What do dismissing 20 percent of your customers annually, optimism for digital transformation and ad agencies have in common? They are all topics dealt with by Alain Veuve in some of his recent blogs. Read the executive summaries to find out his take on the subjects – or click the respective link to read the entire post in German.
Everyone wants long-term customers and partnerships (at least overtly), which leads to service providers trying to please everyone, all of the time. As a result there is an “at any cost” mentality when it comes to retaining clients.
The price we pay for this is too high, Veuve asserts. We need to continually reassess every customer relationship and check whether it still works for both sides. To continue a deteriorating business partnership doesn't help service provider or customer. On the contrary, both suffer; and holding onto the relationship leads to a downward spiral that can spin out of control.
One way to avoid such situations alltogether is to place particular care in winning new customers. Nevertheless, sometimes the paths of business partners just diverge over time, necessitating a reevalutation.
Find out more, including how to check if a particular business relationship has reached the critical stage, the real impact such a partnership can have on the parties involved, and how to terminate customers for mutual benefit.
Dismiss 20 Percent of your Customers every Year! (June 3, 2016)
Many decision makers view digital transformation as a threat to their business. To some extent this attitude is understandable. After all, digital transformation means leaving the (perceived) safe harbor of a tried-and-true business model. At the same time, one needs to get rid of this sense of loss in order to make way for new developments.
Some of the blame for creating such anxiety can be squarely placed on the shoulders of the industry itself, says Veuve. The digital industry has approached the topic of transformation with a negative mindset, e.g. with the idea of “mastering digital transformation”. According to Veuve this leads to companies merely transposing a non-digital business model into the digital era – something which rarely works.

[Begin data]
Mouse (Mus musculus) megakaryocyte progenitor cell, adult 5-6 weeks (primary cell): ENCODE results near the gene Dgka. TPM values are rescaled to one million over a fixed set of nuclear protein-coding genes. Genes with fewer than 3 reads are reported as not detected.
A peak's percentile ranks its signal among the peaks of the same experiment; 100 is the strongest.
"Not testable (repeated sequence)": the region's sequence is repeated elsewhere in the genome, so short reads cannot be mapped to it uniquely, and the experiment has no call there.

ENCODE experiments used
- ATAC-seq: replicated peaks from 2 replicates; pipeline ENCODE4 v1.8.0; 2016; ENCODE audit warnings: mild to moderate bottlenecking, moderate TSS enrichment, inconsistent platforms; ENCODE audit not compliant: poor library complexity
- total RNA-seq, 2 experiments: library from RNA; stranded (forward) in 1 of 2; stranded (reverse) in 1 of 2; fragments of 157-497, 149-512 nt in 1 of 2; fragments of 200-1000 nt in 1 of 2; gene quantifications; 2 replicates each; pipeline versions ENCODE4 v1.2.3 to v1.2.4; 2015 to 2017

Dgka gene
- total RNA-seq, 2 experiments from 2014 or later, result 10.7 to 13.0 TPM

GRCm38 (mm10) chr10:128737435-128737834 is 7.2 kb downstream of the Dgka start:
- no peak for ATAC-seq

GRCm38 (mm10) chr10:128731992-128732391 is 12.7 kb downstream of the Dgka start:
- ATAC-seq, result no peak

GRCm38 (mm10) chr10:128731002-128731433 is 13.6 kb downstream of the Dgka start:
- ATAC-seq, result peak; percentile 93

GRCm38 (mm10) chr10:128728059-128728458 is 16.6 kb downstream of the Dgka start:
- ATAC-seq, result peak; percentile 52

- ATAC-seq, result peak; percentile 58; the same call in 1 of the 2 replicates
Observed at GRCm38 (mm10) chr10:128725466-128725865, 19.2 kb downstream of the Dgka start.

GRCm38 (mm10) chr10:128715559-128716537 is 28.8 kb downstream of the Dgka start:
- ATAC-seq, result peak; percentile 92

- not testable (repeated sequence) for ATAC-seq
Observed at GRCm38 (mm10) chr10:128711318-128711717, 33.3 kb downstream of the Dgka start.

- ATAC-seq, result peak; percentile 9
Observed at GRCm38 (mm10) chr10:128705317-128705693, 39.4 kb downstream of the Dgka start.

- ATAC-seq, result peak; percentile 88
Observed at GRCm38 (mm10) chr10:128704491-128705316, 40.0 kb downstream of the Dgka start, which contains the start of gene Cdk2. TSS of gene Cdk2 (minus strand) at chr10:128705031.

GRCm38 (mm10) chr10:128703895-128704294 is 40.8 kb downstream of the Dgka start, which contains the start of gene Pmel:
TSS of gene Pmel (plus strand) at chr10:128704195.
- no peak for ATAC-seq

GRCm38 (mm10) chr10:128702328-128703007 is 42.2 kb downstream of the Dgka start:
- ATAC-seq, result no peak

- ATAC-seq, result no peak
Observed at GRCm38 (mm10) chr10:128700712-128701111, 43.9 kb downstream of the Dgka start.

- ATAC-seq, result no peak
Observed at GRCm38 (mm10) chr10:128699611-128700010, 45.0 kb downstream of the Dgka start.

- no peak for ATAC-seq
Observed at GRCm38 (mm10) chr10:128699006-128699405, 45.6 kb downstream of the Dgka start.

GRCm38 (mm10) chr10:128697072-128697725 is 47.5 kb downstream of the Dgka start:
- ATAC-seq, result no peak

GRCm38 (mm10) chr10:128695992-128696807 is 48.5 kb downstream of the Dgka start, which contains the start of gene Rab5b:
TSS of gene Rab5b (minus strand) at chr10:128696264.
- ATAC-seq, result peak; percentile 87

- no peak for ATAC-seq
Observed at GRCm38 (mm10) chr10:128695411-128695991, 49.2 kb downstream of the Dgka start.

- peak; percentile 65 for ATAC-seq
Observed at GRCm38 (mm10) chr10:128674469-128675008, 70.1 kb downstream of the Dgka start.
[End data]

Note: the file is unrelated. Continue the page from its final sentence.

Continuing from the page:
The approach should be a different one: We should use our existing resources and know-how to develop new business models.
Digital professionals also don't tire in spreading negative propaganda, claims Veuve. This only serves to amplify fear of the unknown, of leaving the corporate comfort zone.
The lines between on- and offline are blurring, if they even exist at all anymore. We can therefore cease playing online and offline against each other. Rather, we should focus on the heretofore undreamed-of opportunites provided by digital transformation. This new optimism will lead to better business for all, concludes Veuve. And, don't forget, digital transformation is just the beginning!
For as long as he can remember, Veuve has had problems with ad agencies, whether as customer or as project leader or consultant for web projects. There was always an issue that caused trouble: for example, designs with new functions not discussed with the client, or unfinished design in two files and four views, with the hint to “execute the entire website in this style.” Or, art directors who acted like Steve Jobs - without "stuff" that was anywhere nearly as good.
And even though this often lead to friction, one had to accept the circumstances, for the ad agency controlled the customer relationship – despite usually knowing far less about the Web than external consultants or project leaders.
Enter the financial crisis of 2008, which changed this paradigm. Budgets were moved from offline to online, automatically strengthening the position of Internet agencies. Requests now came in directly, not through third parties such as ad agencies.
Parallel to this development came a significant shift in how creative agencies did their work. For many years they were paid through a fixed, dependable budget for their services. These services included not only graphic design, but also product development and creative consultancy, even recruiting.
Gradually, the large budgets were shifted and partitioned into smaller pieces. The impact was substantial; most creatives focused exclusively on the graphic design aspects of the business and began selling services by the hour.
This dual change in the business environment has caused a transformation among the agencies. Most now offer a wide range of digital services, having essentially become web- / digital shops.
A smaller, but more innovative, portion of ad agencies has begun with changing their business model; these companies have, once again, become the creative corporate consultants they once were, but with a digital twist. These agencies outsource most of the production work and operate as brokers between their external partners and the customer.
This requires a fundamental change of the business model. Find out how customers can benefit in this brave, new world.
The Ad Agency is dead – long live the Ad Agency (June 11, 2016)